Brain Tumor Symptoms: General Signs (& By Area of the Brain)

Updated in March 2023

Brain tumor symptoms will vary depending on the size of the tumor, its growth rate and where it’s located. This type of cancer can emerge at any age, but is most common in patients over 60 years of age. 

Normally, benign brain tumors (like meningiomas or gliomas) grow slowly and do not always require treatment. Sometimes, the risk of complications from surgical removal is far greater than the risk for complications from the tumor itself. 

Brain tumors that are malignant contain cancerous cells that multiply rapidly which can spread to toher areas of the brain. These cancerous cells can also metastasize to other areas of the body, like the lungs or brests. Sometimes, symptoms are similar to those of an aneurysm, although the doctor can rule out this condition through imaging tests. 

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Main symptoms

Brain tumors can present with general symptoms (which occur with most tumors) or with more specific symptoms associated with the area of the brain affected. 

1. General symptoms

Many brain tumors can cause the following symptoms: 

  • Headache
  • Blurry vision
  • Seizures
  • Nausea or vomiting with no apparent reasons
  • Loss of balance
  • Changes to mood and behavior 
  • Numbness, tingling or weakness affected a specific area of the body
  • Excessive drowsiness

It is important to note that these symptoms can also occur with other health conditions, like migraines, a brain aneurysm, multiple sclerosis or a stroke. Therefore it is important to see a doctor for assessment and testing so that the underlying cause is identified.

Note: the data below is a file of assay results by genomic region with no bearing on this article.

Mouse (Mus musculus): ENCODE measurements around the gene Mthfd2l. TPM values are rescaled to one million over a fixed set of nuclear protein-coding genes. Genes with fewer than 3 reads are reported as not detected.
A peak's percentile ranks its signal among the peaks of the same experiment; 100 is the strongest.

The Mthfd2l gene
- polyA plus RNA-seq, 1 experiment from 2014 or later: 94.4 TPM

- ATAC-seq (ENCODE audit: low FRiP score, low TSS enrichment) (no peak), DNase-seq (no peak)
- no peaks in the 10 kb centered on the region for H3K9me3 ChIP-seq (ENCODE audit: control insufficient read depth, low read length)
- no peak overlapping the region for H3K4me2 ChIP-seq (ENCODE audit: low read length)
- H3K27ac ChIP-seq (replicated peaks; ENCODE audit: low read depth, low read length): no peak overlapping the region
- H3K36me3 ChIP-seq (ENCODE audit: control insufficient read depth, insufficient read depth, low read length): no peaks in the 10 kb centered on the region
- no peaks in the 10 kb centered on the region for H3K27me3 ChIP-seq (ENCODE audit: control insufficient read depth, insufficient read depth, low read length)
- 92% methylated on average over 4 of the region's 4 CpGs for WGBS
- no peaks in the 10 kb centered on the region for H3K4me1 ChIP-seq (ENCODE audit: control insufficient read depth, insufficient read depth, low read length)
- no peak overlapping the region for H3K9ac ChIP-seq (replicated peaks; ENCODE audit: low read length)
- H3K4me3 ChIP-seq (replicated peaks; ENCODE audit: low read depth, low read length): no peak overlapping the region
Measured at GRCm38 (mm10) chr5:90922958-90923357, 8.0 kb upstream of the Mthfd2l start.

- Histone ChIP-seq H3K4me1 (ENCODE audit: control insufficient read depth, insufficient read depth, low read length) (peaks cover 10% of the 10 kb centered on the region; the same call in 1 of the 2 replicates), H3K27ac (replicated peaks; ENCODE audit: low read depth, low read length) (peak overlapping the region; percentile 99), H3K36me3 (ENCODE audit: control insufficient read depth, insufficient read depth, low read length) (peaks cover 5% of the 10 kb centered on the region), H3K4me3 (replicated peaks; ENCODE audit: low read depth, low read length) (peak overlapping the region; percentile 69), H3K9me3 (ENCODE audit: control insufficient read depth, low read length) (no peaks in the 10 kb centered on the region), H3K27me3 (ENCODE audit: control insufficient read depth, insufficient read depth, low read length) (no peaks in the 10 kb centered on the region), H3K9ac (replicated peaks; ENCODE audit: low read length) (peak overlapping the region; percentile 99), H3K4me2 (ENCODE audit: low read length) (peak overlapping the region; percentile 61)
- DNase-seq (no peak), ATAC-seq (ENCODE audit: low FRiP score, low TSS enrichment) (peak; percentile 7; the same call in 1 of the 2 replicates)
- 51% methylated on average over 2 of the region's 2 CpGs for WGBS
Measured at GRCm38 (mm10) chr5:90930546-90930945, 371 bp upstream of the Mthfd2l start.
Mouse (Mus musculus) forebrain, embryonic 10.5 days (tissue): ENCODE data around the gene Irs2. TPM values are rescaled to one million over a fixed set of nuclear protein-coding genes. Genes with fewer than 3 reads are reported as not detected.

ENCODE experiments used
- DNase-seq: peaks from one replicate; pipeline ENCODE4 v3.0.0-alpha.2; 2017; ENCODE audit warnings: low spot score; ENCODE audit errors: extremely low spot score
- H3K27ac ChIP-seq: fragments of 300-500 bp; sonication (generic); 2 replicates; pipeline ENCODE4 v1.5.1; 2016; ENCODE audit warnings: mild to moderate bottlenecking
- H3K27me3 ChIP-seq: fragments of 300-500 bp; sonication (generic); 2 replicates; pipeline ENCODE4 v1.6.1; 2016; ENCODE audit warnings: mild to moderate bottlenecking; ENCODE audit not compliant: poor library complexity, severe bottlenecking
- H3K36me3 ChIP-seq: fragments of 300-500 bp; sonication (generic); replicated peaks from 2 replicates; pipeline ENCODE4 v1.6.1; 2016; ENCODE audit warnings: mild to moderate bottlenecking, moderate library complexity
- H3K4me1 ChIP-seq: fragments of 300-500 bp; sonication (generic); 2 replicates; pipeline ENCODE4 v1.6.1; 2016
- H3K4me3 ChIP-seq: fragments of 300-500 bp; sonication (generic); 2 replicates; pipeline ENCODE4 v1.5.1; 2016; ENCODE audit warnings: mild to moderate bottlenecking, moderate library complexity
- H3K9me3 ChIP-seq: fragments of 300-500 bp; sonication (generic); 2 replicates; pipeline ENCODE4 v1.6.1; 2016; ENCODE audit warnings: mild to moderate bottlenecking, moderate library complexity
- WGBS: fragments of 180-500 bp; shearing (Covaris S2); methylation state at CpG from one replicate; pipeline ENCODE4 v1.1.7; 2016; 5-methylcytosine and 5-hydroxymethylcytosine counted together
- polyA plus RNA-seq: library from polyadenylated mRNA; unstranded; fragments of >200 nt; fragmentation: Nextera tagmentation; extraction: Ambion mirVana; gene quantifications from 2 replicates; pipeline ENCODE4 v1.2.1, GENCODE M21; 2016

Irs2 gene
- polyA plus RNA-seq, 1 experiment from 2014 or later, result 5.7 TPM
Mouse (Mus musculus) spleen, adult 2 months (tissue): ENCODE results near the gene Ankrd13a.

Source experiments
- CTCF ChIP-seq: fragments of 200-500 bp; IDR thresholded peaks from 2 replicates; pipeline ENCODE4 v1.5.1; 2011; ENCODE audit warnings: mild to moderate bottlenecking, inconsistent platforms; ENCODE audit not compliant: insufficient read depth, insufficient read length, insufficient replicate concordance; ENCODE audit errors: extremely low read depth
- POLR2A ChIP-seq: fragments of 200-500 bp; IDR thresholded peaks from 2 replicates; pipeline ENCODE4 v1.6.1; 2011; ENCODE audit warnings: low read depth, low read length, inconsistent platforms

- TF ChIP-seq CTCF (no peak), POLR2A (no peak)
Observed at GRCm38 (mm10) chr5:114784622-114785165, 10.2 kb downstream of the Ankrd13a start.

2. Specific symptoms based on tumor location 

In addition to the general symptoms listed above, a brain tumor can also cause symptoms that are specific to the area where the brain tumor is located: 

Area of the brain Symptoms
Frontal lobe
  • Difficulty moving the arms or legs
  • Tingling in the body
  • Difficulty paying attention
  • Loss of smell 
  • Changes to mood and sometimes personality
Parietal lobe
  • Changes to touch or difficulty distinguishing hot from cold 
  • Difficulty naming an object
  • Difficulty reading or writing
  • Difficulty distinguishing left from right
  • Loss of motor coordination  
Temporal lobe
  • Gradual hearing loss
  • Memory problems 
  • Decreased sexual interest 
  • Difficulty recognizing familiar faces
  • Aggressive behavior 
Occipital lobe
  • Changes to vision (like blurry vision or black spots in vision field) 
  • Difficulty identifying colors 
  • Difficulty reading or writing 
  • Difficulty maintaining balance
  • Loss of fine motor abilities (like buttoning a shirt) 
  • Difficulty walking
  • Tremors
  • Nausea 

Symptom intensity depends on the size of the tumor and the cell characteristics (ie. if the tumor cells are malignant or benign). Age and general health status can also affect symptom intensity and progression. 

Confirming a diagnosis

If you notice one or more of the above symptoms, you should see a neurologist for more specific diagnostic tests, like an MRI or CT scan. The earlier a brain tumor is identified, the more effective treatment will be. 

If a nodule is detected during an imaging test, the doctor can further confirm if it is benign or malignant by ordering a biopsy. A specimen or small piece of the tumor is collected and its cells are evaluated in the lab. This will help to guide the best treatment. 

Risk factors

In most bases, brain tumors emerge for no apparent reason. However, there are some factors that can increase the incidence of this type of tumor, such as: 

  • Being frequently exposed to radiation, which happens with radiation therapy for cancer treatment 
  • Positive family history of brain tumors, or a genetic syndrome that increases overall risk for tumors

Having cancer in other areas of the body can also lead to the growth of a brain tumor, as cancer can spread to other areas of the body and produce more malignant cells.